It’s Time To Rethink Your Social Security Claiming Strategy by Robert Dietz, Alliance Bernstein
Retirees in the US can control when they begin to receive Social Security benefits, but a recent rule change has narrowed the options for married couples. Now is the time to reevaluate your plan. You may be among the lucky few who can still claim benefits under the old rules, if you act before April 29.
Workers in the US can begin to receive Social Security retirement benefits as early as age 62. However, the annual benefit at 62 will be some 25% less than if you wait until full retirement age (FRA), which is age 66 to 67, depending on your date of birth. Between FRA and age 70, you can earn delayed retirement credits that can increase the annual benefit by as much as 8% per year.
Given these choices, some people simplify the question to: Should you wait and receive higher annual benefits, or would you be better off receiving smaller payouts over a longer period of time? Yet, this simple question does not account for variations in longevity. Also, married retirees need to coordinate their claiming strategies.
In our analysis, when you should begin receiving benefits depends primarily on the overall health of your retirement plan—on whether you have enough core capital, the wealth needed to fund your spending needs throughout retirement. We quantify core capital for retirees using a proprietary financial model that stress tests spending through poor markets, periods of high inflation, and long life expectancies. The key drivers are your current age, marital status, spending rate, and investment allocation.
If your assets are at or above your core capital amount, then the most important factor in your decision should be your life expectancy. As long as you expect at least an average lifespan, we generally recommend initiating benefits at FRA or even later, instead of age 62. Fewer but larger payments are likely to maximize your wealth.
If you’re married, it is important to base your expectations on your joint life expectancy with your spouse, because your spouse may be eligible for a survivor benefit that is equal to the value of your own benefit. Waiting until age 70 to claim benefits can maximize the benefit for yourself and for your surviving spouse.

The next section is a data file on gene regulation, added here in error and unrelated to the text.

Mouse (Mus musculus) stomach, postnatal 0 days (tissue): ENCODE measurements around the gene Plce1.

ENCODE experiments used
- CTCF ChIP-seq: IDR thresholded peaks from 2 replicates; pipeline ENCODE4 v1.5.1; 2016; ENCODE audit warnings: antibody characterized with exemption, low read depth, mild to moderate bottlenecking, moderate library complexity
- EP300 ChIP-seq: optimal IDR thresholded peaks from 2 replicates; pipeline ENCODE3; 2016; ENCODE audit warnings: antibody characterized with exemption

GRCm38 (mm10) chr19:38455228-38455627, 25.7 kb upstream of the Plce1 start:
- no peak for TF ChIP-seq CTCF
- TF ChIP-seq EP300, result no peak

If you haven’t met your core capital requirement, you would be better off waiting until age 70, our research shows. You might think that it is better to support spending with Social Security payouts as soon as possible, because your plan is underfunded. But waiting until age 70 to get higher benefits in effect provides low-cost, inflation-adjusted longevity insurance that is backed by the federal government. If you or your spouse, or both, live well into your 90s, you’ll need it.
In order to close “unintended loopholes,” the Bipartisan Budget Act of 2015 eliminates the file and suspend tactic as of April 30, 2016, and further restricts eligibility for the restricted application.
The file and suspend tactic allowed a married person (here, the “Primary”) to file for retirement benefits at his or her FRA and then suspend the actual payments. This allowed the spouse to collect spousal benefits based on the Primary’s earnings record, while allowing the suspended retirement benefit to grow by 8% a year to age 70.
However, you can still take advantage of the file and suspend tactic if you will be at least 66 on April 29, 2016, and submit a request to suspend benefits by the same date. If you meet these guidelines and are interested in this option, check with your Social Security office to see if you are eligible.
The restricted application tactic allowed one-half of a dual-earner married couple to claim spousal benefits at FRA without also claiming his or her own retirement benefits. By filing a restricted application at FRA, one-half of the couple could receive a “free” spousal benefit while allowing their primary retirement benefits to grow by 8% a year to age 70.
You can still file a restricted application when you reach age 66, if you were born in 1953 or earlier. However, the change in file and suspend rules outlined above means that your spouse will have to be receiving a worker benefit when you apply.
Choosing the right claiming strategy ultimately depends on your unique circumstances and goals. Bernstein’s investment planning and core capital framework can help you understand your options and secure your retirement goals.
Bernstein does not provide tax, legal or accounting advice. Please consult professionals in those areas before making any decisions.